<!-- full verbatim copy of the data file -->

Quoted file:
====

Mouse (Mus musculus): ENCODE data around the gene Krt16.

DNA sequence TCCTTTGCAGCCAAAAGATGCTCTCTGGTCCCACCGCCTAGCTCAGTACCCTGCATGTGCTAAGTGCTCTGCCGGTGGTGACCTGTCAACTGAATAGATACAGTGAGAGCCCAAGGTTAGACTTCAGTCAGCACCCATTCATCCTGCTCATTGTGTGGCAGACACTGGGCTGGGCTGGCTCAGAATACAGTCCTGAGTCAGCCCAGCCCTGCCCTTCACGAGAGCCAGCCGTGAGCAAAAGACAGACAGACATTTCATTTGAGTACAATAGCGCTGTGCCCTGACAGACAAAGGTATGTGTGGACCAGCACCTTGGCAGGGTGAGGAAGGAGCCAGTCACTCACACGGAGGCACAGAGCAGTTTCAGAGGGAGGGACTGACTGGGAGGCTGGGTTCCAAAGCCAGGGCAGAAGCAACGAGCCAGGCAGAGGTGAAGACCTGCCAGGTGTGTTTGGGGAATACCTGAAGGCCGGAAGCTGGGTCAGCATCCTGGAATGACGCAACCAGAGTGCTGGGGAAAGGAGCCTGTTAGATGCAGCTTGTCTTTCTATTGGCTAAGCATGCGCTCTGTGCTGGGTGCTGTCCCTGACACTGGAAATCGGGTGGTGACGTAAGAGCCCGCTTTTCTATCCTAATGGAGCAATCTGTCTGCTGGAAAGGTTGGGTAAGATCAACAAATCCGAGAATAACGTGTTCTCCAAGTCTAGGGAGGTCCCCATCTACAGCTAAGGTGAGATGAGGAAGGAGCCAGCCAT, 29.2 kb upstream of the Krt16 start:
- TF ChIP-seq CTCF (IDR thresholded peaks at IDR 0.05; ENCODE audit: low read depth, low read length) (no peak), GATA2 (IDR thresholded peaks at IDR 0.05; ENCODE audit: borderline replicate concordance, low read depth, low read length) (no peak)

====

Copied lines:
Mouse (Mus musculus): ENCODE data around the gene Krt16.

DNA sequence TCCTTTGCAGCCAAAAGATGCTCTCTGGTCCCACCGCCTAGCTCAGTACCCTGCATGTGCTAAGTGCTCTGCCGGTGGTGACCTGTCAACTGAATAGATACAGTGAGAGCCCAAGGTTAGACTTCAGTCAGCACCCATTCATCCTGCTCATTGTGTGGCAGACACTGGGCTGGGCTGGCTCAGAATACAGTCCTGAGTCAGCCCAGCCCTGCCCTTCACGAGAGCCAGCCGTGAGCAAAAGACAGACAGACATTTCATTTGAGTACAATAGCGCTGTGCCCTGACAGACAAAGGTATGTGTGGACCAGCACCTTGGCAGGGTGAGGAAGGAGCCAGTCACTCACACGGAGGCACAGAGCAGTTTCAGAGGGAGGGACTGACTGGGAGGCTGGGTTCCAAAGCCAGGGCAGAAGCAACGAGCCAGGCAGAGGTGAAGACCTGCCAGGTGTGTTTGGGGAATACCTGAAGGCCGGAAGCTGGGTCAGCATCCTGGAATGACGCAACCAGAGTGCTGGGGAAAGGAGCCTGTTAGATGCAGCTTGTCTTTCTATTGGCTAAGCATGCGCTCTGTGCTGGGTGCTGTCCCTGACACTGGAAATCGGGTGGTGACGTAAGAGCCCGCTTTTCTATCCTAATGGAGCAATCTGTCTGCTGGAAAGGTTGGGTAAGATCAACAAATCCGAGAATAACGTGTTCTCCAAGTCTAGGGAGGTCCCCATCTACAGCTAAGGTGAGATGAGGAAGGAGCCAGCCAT, 29.2 kb upstream of the Krt16 start:
- TF ChIP-seq CTCF (IDR thresholded peaks at IDR 0.05; ENCODE audit: low read depth, low read length) (no peak), GATA2 (IDR thresholded peaks at IDR 0.05; ENCODE audit: borderline replicate concordance, low read depth, low read length) (no peak)